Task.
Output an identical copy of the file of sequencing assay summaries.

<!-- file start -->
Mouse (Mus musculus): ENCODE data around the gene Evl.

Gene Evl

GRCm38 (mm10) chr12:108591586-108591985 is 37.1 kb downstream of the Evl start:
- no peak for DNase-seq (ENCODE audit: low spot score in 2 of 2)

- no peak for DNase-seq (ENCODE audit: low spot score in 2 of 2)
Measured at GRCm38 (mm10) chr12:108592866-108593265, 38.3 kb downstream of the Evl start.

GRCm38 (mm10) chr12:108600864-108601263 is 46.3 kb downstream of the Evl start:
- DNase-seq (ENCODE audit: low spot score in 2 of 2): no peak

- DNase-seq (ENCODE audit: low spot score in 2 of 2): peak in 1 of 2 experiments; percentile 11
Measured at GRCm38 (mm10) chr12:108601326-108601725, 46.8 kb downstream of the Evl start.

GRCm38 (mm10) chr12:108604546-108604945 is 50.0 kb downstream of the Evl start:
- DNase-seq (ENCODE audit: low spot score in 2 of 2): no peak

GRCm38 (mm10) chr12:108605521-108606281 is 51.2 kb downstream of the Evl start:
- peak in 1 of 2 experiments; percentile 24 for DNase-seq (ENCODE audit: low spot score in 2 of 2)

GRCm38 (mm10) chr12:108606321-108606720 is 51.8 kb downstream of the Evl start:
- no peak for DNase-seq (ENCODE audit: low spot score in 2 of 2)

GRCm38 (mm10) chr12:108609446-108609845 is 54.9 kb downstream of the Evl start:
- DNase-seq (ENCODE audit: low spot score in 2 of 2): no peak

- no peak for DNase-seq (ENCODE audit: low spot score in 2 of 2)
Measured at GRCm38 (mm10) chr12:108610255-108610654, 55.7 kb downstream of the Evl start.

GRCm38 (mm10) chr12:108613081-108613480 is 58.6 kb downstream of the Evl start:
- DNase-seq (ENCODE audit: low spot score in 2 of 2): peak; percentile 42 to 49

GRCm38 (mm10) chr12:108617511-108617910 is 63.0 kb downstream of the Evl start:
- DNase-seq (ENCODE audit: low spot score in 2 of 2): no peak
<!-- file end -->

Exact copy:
Mouse (Mus musculus): ENCODE data around the gene Evl.

Gene Evl

GRCm38 (mm10) chr12:108591586-108591985 is 37.1 kb downstream of the Evl start:
- no peak for DNase-seq (ENCODE audit: low spot score in 2 of 2)

- no peak for DNase-seq (ENCODE audit: low spot score in 2 of 2)
Measured at GRCm38 (mm10) chr12:108592866-108593265, 38.3 kb downstream of the Evl start.

GRCm38 (mm10) chr12:108600864-108601263 is 46.3 kb downstream of the Evl start:
- DNase-seq (ENCODE audit: low spot score in 2 of 2): no peak

- DNase-seq (ENCODE audit: low spot score in 2 of 2): peak in 1 of 2 experiments; percentile 11
Measured at GRCm38 (mm10) chr12:108601326-108601725, 46.8 kb downstream of the Evl start.

GRCm38 (mm10) chr12:108604546-108604945 is 50.0 kb downstream of the Evl start:
- DNase-seq (ENCODE audit: low spot score in 2 of 2): no peak

GRCm38 (mm10) chr12:108605521-108606281 is 51.2 kb downstream of the Evl start:
- peak in 1 of 2 experiments; percentile 24 for DNase-seq (ENCODE audit: low spot score in 2 of 2)

GRCm38 (mm10) chr12:108606321-108606720 is 51.8 kb downstream of the Evl start:
- no peak for DNase-seq (ENCODE audit: low spot score in 2 of 2)

GRCm38 (mm10) chr12:108609446-108609845 is 54.9 kb downstream of the Evl start:
- DNase-seq (ENCODE audit: low spot score in 2 of 2): no peak

- no peak for DNase-seq (ENCODE audit: low spot score in 2 of 2)
Measured at GRCm38 (mm10) chr12:108610255-108610654, 55.7 kb downstream of the Evl start.

GRCm38 (mm10) chr12:108613081-108613480 is 58.6 kb downstream of the Evl start:
- DNase-seq (ENCODE audit: low spot score in 2 of 2): peak; percentile 42 to 49

GRCm38 (mm10) chr12:108617511-108617910 is 63.0 kb downstream of the Evl start:
- DNase-seq (ENCODE audit: low spot score in 2 of 2): no peak